Before dying, slowly adding neutrons produces elements from strontium (38) through bismuth (83).

Two different ways to make a Type Ia supernova: the accretion scenario (L) and the merger scenario (R). The merger scenario is responsible for the majority of many of not only the heaviest elements in the Universe, but also iron, which is the 9th most abundant element in the Universe. (Credit: NASA/CXC/M. Weiss)

4.) White dwarf explosions. Accretions and mergers trigger white dwarf explosions: type Ia supernovae.

A type Ia supernova remnant, resulting from an exploding white dwarf after accretions or mergers, will have a fundamentally different spectrum and light-curve from core-collapse supernovae. They enrich the Universe with a different set of elements from other types of supernovae. (Credit: NASA/CXC/U.Texas)

These yield elements from silicon (14) through zinc (30).

In the final moments of merging, two neutron stars don’t merely emit gravitational waves, but a catastrophic explosion that echoes across the electromagnetic spectrum. Simultaneously, it generates a slew of heavy elements towards the very high end of the periodic table. (Credit: University of Warwick/Mark Garlick)

5.) Merging neutron stars. Kilonovae greatly enrich the Universe.

Collision of two neutron stars showing electromagnetic and gravitational waves emitted during the merger process. The combined interpretation of multiple messengers allows it to understand the internal composition of neutron stars and to reveal the properties of matter under the most extreme conditions in our Universe. This process is, in fact, the origin of many of our heaviest elements. (Credit: Tim Dietrich)

From niobium (41) through plutonium (94), they create the heaviest natural elements.

When a high-energy cosmic particle strikes an atomic nucleus, it can split that nucleus apart in a process known as spallation. This is the overwhelming way that the Universe, once it reaches the age of stars, produces new lithium, beryllium and boron. (Credit: Nicolle Rager Fuller/NSF/IceCube)

6.) Cosmic ray spallation. High-energy cosmic particles blast massive nuclei apart.

Cosmic rays produced by high-energy astrophysics sources can reach Earth’s surface. When a cosmic ray collides with a heavy nucleus, spallation occurs, producing lighter elements by blasting the original nucleus apart. Three elements, lithium, beryllium, and boron, are made by this process in substantial amounts. (Credit: ASPERA Collaboration/Astroparticle EraNet)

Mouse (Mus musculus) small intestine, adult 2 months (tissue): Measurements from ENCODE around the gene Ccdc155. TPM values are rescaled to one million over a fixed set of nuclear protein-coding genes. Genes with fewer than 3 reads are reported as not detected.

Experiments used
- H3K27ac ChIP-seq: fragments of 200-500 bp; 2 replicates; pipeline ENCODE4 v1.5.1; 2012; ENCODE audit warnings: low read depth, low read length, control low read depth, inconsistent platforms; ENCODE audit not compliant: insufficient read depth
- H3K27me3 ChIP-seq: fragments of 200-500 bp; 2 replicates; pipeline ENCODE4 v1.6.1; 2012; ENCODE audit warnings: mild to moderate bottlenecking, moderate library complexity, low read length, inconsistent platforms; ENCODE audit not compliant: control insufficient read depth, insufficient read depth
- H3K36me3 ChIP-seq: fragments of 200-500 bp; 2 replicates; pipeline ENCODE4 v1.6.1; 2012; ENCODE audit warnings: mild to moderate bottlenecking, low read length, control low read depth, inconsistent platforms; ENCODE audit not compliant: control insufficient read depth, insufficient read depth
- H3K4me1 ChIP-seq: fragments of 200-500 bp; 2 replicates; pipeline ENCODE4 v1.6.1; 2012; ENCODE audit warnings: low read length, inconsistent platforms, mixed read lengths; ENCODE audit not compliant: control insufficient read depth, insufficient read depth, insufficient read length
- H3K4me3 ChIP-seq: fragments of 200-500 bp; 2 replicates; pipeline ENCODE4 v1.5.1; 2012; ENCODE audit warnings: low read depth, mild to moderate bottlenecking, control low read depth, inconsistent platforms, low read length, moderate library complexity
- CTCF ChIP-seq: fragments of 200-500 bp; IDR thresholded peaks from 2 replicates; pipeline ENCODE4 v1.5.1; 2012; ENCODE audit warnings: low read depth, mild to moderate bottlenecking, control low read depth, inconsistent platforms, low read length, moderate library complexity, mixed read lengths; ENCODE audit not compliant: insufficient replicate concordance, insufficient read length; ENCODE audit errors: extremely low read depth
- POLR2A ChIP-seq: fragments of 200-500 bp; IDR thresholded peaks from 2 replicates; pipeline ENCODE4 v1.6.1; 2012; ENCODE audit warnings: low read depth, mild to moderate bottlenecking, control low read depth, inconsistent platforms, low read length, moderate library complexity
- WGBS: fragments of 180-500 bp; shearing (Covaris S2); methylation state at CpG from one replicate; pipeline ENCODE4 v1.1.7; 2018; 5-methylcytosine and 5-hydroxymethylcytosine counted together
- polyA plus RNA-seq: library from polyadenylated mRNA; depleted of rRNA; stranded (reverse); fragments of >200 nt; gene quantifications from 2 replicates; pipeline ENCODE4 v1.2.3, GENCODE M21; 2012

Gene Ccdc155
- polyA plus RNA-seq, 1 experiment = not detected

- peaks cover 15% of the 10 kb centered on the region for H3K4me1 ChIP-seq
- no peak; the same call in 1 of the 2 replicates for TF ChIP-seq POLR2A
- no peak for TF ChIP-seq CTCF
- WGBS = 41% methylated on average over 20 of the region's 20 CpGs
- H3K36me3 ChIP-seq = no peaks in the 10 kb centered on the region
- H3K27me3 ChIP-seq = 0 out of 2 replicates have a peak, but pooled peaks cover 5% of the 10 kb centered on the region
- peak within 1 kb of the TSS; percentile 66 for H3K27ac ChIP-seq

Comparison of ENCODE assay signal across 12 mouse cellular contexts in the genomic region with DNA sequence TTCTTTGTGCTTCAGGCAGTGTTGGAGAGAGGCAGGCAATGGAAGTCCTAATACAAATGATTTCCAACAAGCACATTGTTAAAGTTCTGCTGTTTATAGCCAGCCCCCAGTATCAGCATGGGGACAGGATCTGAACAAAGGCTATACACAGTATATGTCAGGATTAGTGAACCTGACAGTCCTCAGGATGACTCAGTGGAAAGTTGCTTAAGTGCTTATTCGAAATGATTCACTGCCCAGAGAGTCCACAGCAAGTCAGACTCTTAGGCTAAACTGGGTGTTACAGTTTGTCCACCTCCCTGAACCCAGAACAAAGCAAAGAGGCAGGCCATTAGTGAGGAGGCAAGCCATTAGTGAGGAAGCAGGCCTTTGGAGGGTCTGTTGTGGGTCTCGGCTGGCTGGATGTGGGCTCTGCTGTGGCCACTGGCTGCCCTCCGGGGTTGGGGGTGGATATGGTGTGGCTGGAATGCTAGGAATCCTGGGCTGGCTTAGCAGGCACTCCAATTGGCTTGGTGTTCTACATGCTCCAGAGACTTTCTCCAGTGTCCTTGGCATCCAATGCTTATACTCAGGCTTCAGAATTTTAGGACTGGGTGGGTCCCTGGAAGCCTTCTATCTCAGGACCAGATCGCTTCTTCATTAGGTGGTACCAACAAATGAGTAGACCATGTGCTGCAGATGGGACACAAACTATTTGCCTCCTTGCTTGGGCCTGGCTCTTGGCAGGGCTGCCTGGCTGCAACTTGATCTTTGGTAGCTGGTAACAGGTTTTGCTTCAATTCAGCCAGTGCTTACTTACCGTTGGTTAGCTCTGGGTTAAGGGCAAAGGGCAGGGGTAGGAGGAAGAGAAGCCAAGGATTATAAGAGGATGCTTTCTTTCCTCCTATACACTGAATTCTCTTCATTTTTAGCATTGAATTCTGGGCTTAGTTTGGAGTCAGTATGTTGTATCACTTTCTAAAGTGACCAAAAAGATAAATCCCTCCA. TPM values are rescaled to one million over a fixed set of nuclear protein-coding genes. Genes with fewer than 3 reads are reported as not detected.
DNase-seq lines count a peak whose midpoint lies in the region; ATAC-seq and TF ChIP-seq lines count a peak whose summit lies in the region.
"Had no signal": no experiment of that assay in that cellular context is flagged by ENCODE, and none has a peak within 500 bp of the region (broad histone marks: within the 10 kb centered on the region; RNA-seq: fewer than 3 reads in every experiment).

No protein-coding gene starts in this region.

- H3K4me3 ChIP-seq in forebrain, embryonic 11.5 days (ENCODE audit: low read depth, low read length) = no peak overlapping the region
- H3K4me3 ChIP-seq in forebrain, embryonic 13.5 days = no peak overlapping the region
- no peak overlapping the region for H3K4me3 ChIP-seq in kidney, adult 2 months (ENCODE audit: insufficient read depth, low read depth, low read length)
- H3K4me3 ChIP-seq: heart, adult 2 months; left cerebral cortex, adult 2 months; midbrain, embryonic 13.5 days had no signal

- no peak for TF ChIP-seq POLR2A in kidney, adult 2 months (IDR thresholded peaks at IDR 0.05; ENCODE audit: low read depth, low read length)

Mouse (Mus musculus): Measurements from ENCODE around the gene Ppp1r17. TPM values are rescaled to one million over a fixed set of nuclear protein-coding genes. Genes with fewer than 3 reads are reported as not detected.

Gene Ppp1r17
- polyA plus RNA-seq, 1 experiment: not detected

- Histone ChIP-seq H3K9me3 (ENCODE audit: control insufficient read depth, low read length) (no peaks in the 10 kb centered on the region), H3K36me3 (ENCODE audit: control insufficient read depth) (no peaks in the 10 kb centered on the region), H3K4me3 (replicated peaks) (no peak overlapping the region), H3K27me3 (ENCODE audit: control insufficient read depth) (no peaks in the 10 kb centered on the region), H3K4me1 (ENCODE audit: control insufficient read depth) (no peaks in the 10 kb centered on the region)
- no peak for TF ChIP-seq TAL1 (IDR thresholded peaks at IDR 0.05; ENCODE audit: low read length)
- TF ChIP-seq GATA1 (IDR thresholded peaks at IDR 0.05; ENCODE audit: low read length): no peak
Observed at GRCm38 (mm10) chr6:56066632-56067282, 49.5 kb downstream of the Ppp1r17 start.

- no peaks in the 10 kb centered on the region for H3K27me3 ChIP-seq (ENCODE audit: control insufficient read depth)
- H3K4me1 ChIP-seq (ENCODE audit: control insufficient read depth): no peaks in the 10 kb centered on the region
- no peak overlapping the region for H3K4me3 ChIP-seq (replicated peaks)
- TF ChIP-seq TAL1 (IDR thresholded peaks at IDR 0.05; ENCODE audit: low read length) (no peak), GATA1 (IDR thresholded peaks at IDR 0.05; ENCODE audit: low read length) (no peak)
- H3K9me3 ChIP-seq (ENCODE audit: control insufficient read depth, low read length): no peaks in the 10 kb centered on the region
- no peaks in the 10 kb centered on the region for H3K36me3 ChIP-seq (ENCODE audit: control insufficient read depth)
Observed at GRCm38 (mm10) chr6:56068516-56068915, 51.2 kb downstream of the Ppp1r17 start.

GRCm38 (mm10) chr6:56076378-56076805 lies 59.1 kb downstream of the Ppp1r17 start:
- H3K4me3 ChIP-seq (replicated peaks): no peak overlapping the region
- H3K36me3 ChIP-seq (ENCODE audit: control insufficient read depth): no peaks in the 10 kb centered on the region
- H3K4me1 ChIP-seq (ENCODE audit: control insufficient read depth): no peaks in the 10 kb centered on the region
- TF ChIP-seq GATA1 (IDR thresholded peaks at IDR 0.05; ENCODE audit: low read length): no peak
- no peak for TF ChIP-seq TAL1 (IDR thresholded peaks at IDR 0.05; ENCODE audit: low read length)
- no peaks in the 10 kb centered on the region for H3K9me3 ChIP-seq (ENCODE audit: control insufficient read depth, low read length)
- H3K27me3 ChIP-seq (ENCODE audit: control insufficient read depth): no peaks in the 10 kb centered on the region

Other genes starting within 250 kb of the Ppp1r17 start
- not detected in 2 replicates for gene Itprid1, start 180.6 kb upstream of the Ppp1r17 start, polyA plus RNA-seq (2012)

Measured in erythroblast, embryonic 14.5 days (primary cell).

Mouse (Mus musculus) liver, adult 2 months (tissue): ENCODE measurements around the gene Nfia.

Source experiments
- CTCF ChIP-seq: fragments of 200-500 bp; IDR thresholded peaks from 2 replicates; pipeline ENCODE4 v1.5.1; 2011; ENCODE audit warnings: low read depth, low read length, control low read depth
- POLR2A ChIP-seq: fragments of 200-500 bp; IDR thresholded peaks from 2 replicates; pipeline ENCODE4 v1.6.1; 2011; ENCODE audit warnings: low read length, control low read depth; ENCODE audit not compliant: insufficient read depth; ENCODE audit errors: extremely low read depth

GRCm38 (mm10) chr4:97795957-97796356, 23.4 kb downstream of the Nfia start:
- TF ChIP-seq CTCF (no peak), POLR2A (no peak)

Spallation creates the Universe’s lithium (3), beryllium (4), and boron (5).

Heavy, unstable elements will radioactively decay, typically by emitting either an alpha particle (a helium nucleus) or by undergoing beta decay, as shown here, where a neutron converts into a proton, electron, and anti-electron neutrino. Both of these types of decays change the element’s atomic number, yielding a new element different from the original. (Credit: Inductiveload/Wikimedia Commons)

7.) Radioactive decay. Some isotopes are naturally unstable.

Curium, element 96 on the periodic table (and improperly labeled here as “Cu” rather than”Cm”), may be produced in some stellar cataclysms, but decays away before it can persist in planets like Earth. Radioactive decay chains like this produce many elements that are naturally produced in no other sustaining fashion. (Credit: BatesIsBack/Wikimedia Commons and Chloe Reynolds/UC Berkeley)

Decays produce technetium (43), prometheum (61), and many elements heavier than lead (82).

periodic table
Updating the periodic table, Albert Ghiorso inscribes “Lw” (lawrencium) in space 103; codiscoverers (l. to r.) Robert Latimer, Dr. Torbjorn Sikkeland, and Almon Larsh look on approvingly. It was the first element to be created using entirely nuclear means in terrestrial conditions. (Credit: Public Domain/US Government)

8.) Human-made elements. The trans-plutonic (>94) elements are exclusively lab-made.

Heavy ions are accelerated and collided in our efforts to make the heaviest elements possible, including those that do not occur naturally. The current record-holder is element 118, Oganesson, which is the only “noble gas” that may not be gaseous at room temperature. (Credit: Joint Institute for Nuclear Research/MAVR facility/Flerov Laboratory of Nuclear Reactions)

Only human-caused nuclear reactions create them: all the way up to Oganesson (118).

periodic table
The primary source of the abundances of each of the elements found in the Universe today. A ‘small star’ is any star that isn’t massive enough to become a supergiant and go supernova; many elements attributed to supernovae may be better-created by neutron star mergers. (Credit: Peroidic Table of Nucleosynthesis/Mark R. Leach)

Mostly Mute Monday tells an astronomical story in images, visuals, and no more than 200 words. Talk less; smile more.